Date of Award

Spring 2019

Document Type

Dissertation

Degree Name

Doctor of Philosophy (PhD)

Program/Concentration

Health Services Research

Committee Director

Qi Harry Zhang

Committee Member

Deanne Shuman

Committee Member

Margarita de Veciana

Abstract

Problem Statement: Gestational diabetes (GDM) has been reported to affect as many as 18% of all pregnancies in the U.S. This diagnosis is costly and presents health risks to both baby and mother. The main risk to the mother with a history of GDM is her increased risk for diabetes which has been estimated at 35% to 60% in the following 10 to 20 years; more recent studies report a 7 to 8 times occurrence in the following 3 to 6 years. It is recommended that lifestyle efforts of eating healthfully and exercise can reduce this risk

Methods: Subjects (n=153) from a diabetes in pregnancy clinic with a recent history of GDM completed a mailed 115-question survey (10 completed by phone). Questions assessed diet and exercise behavior, health beliefs, self-efficacy, environmental support, diabetes-related variables, and socio-demographics. Five multivariate logistic regression models were used to test the utility of the Health Belief Model with added constructs in predicting diet and exercise behavior. The models consisted of varying combinations of health beliefs, self-efficacy and environmental factors.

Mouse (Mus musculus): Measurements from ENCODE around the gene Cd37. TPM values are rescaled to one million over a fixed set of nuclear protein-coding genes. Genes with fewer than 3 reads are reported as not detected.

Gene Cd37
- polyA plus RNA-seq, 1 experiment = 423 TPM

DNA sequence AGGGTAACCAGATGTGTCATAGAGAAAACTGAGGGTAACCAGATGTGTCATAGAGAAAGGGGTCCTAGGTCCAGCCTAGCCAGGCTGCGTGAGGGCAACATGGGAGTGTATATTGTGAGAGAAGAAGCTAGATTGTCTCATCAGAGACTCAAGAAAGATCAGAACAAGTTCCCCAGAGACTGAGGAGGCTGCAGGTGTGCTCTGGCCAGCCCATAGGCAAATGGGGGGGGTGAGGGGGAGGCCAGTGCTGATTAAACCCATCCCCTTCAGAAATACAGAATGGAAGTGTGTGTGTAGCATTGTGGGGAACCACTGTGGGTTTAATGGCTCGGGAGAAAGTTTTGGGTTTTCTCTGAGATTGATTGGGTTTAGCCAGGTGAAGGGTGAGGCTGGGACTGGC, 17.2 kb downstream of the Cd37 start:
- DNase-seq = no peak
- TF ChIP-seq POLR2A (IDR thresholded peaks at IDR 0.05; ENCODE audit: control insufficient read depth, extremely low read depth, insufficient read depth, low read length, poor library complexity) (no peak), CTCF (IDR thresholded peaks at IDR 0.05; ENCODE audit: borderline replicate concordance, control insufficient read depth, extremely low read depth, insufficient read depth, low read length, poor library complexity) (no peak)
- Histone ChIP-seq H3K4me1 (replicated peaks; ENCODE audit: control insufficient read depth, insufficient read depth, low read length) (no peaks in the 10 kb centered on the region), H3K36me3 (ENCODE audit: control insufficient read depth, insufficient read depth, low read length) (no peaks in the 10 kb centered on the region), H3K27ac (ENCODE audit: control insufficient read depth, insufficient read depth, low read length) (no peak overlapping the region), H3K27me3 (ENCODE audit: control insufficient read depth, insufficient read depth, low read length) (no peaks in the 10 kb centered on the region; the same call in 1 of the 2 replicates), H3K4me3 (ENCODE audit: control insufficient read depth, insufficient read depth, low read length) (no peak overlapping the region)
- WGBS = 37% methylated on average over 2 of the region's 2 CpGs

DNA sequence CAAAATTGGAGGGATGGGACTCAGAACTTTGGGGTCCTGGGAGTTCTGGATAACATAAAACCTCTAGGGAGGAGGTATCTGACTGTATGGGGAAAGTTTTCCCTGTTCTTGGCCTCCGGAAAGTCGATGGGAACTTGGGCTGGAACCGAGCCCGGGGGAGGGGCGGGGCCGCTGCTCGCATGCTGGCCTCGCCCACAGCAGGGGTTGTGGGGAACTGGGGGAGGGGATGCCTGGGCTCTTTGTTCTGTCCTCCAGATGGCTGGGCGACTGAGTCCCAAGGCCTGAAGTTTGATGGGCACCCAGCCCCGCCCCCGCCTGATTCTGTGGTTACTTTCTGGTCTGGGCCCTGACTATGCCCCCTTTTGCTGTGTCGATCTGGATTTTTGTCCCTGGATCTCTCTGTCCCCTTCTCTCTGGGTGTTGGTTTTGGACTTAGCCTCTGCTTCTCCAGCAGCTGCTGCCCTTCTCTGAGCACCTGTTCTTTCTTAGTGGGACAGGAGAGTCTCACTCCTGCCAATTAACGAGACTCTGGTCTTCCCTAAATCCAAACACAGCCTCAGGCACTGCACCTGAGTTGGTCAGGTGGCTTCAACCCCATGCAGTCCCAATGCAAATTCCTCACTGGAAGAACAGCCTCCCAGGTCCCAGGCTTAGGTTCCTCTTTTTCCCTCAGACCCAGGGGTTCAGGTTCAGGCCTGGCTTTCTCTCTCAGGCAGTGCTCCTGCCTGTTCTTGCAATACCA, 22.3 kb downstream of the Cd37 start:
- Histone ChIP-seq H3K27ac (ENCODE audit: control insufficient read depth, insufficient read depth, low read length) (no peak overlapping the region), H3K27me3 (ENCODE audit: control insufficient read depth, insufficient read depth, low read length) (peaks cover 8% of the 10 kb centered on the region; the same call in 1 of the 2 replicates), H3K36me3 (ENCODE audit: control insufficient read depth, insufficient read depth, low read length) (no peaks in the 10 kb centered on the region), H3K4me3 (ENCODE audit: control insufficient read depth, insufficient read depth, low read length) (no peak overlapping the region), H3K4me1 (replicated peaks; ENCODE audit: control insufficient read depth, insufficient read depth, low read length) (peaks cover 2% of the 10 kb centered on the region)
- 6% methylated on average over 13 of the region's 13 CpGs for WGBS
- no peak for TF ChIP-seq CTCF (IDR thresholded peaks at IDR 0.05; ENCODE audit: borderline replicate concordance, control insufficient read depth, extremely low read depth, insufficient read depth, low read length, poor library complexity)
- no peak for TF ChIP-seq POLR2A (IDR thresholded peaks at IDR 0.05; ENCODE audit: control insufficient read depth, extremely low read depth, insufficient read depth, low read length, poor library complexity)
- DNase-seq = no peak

Results: Healthy eating was analyzed in four models, but none were significant. High calorie food/beverage intake was analyzed in four models, all were significant (p < .01). Exercising ≥ 30 min three days or more weekly was analyzed in five models, all were significant (p < .01). Exercising to a sweat three days or more weekly was analyzed in five models and all were significant (p < .01); the two models assessing health beliefs, self-efficacy, and environmental support showed the most strength of prediction of all the models studied. Benefits exceed barriers and self-efficacy showed the highest prediction across all the models studied.

Conclusions: By utilizing an Expanded Health Belief Model with the added constructs, self-efficacy and diabetes-related (family history of diabetes, diagnosed with diabetes) and specific ecological/environmental (social/community support) cues to action, we were able to improve prediction of compliance with healthy lifestyle recommendations in women with a recent history of GDM.

DOI

10.25777/6rde-as11

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